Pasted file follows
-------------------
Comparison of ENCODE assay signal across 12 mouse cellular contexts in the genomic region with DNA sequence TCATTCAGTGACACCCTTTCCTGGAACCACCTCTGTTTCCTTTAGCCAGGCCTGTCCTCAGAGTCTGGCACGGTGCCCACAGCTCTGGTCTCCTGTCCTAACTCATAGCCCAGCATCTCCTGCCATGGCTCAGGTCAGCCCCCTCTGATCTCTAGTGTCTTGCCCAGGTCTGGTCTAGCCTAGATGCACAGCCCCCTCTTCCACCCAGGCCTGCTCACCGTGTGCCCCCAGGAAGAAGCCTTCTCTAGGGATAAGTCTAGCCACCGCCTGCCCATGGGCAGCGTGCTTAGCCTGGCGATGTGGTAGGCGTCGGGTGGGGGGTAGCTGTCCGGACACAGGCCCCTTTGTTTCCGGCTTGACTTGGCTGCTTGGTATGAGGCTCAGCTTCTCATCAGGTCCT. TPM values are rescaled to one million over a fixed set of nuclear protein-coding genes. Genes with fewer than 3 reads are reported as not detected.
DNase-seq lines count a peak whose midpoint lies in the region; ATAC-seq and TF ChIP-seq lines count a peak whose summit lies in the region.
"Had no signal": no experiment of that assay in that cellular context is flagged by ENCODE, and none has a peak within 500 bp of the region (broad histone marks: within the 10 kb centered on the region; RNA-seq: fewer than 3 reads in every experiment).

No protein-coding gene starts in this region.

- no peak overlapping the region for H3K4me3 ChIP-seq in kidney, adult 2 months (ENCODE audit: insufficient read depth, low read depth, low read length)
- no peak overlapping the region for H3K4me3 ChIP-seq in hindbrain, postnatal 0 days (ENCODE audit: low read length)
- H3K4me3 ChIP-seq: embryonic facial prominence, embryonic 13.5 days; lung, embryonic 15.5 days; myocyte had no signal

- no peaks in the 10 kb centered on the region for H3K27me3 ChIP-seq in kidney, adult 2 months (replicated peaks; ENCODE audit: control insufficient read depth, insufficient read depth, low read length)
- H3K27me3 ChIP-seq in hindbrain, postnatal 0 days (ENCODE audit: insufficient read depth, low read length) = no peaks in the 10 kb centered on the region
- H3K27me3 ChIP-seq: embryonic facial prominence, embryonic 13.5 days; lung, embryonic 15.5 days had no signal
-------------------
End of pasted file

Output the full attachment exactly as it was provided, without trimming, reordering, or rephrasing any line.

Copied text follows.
Comparison of ENCODE assay signal across 12 mouse cellular contexts in the genomic region with DNA sequence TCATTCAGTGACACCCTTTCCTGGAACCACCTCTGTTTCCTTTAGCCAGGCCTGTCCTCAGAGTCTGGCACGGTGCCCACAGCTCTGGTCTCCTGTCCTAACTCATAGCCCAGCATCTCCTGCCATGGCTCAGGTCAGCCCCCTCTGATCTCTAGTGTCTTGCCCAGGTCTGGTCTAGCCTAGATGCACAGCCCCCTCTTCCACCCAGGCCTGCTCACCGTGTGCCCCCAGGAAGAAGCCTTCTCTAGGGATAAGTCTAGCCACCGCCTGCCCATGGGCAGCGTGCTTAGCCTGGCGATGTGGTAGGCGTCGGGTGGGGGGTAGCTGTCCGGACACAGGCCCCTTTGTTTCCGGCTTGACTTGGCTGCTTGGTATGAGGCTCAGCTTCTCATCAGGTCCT. TPM values are rescaled to one million over a fixed set of nuclear protein-coding genes. Genes with fewer than 3 reads are reported as not detected.
DNase-seq lines count a peak whose midpoint lies in the region; ATAC-seq and TF ChIP-seq lines count a peak whose summit lies in the region.
"Had no signal": no experiment of that assay in that cellular context is flagged by ENCODE, and none has a peak within 500 bp of the region (broad histone marks: within the 10 kb centered on the region; RNA-seq: fewer than 3 reads in every experiment).

No protein-coding gene starts in this region.

- no peak overlapping the region for H3K4me3 ChIP-seq in kidney, adult 2 months (ENCODE audit: insufficient read depth, low read depth, low read length)
- no peak overlapping the region for H3K4me3 ChIP-seq in hindbrain, postnatal 0 days (ENCODE audit: low read length)
- H3K4me3 ChIP-seq: embryonic facial prominence, embryonic 13.5 days; lung, embryonic 15.5 days; myocyte had no signal

- no peaks in the 10 kb centered on the region for H3K27me3 ChIP-seq in kidney, adult 2 months (replicated peaks; ENCODE audit: control insufficient read depth, insufficient read depth, low read length)
- H3K27me3 ChIP-seq in hindbrain, postnatal 0 days (ENCODE audit: insufficient read depth, low read length) = no peaks in the 10 kb centered on the region
- H3K27me3 ChIP-seq: embryonic facial prominence, embryonic 13.5 days; lung, embryonic 15.5 days had no signal